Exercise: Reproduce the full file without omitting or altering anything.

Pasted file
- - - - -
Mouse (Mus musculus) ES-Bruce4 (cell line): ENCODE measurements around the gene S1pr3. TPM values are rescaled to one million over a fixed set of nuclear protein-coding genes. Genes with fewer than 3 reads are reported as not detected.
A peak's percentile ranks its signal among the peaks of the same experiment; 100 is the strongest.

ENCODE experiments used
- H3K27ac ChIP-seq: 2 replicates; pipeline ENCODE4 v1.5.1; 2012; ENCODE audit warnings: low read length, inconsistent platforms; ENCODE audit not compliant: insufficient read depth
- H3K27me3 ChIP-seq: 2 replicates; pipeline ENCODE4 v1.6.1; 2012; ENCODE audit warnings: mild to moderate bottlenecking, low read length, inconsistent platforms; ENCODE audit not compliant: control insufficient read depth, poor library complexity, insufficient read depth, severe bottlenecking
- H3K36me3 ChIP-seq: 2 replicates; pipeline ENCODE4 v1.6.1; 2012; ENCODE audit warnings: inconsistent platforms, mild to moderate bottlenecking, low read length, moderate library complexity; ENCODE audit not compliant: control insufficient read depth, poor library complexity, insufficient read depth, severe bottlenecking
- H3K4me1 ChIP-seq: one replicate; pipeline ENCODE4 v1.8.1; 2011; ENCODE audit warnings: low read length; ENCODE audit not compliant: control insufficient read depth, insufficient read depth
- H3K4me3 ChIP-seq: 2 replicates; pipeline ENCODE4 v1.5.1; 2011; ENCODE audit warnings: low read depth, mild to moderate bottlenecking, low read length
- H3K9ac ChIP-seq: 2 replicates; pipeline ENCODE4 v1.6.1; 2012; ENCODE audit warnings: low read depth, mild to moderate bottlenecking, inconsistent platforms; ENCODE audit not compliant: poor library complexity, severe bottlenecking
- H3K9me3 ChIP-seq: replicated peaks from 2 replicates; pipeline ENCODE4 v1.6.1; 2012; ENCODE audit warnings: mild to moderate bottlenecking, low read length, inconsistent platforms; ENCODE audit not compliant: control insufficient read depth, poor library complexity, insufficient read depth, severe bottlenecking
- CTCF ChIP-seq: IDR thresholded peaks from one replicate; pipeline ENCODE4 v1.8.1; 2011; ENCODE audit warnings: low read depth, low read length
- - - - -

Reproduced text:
Mouse (Mus musculus) ES-Bruce4 (cell line): ENCODE measurements around the gene S1pr3. TPM values are rescaled to one million over a fixed set of nuclear protein-coding genes. Genes with fewer than 3 reads are reported as not detected.
A peak's percentile ranks its signal among the peaks of the same experiment; 100 is the strongest.

ENCODE experiments used
- H3K27ac ChIP-seq: 2 replicates; pipeline ENCODE4 v1.5.1; 2012; ENCODE audit warnings: low read length, inconsistent platforms; ENCODE audit not compliant: insufficient read depth
- H3K27me3 ChIP-seq: 2 replicates; pipeline ENCODE4 v1.6.1; 2012; ENCODE audit warnings: mild to moderate bottlenecking, low read length, inconsistent platforms; ENCODE audit not compliant: control insufficient read depth, poor library complexity, insufficient read depth, severe bottlenecking
- H3K36me3 ChIP-seq: 2 replicates; pipeline ENCODE4 v1.6.1; 2012; ENCODE audit warnings: inconsistent platforms, mild to moderate bottlenecking, low read length, moderate library complexity; ENCODE audit not compliant: control insufficient read depth, poor library complexity, insufficient read depth, severe bottlenecking
- H3K4me1 ChIP-seq: one replicate; pipeline ENCODE4 v1.8.1; 2011; ENCODE audit warnings: low read length; ENCODE audit not compliant: control insufficient read depth, insufficient read depth
- H3K4me3 ChIP-seq: 2 replicates; pipeline ENCODE4 v1.5.1; 2011; ENCODE audit warnings: low read depth, mild to moderate bottlenecking, low read length
- H3K9ac ChIP-seq: 2 replicates; pipeline ENCODE4 v1.6.1; 2012; ENCODE audit warnings: low read depth, mild to moderate bottlenecking, inconsistent platforms; ENCODE audit not compliant: poor library complexity, severe bottlenecking
- H3K9me3 ChIP-seq: replicated peaks from 2 replicates; pipeline ENCODE4 v1.6.1; 2012; ENCODE audit warnings: mild to moderate bottlenecking, low read length, inconsistent platforms; ENCODE audit not compliant: control insufficient read depth, poor library complexity, insufficient read depth, severe bottlenecking
- CTCF ChIP-seq: IDR thresholded peaks from one replicate; pipeline ENCODE4 v1.8.1; 2011; ENCODE audit warnings: low read depth, low read length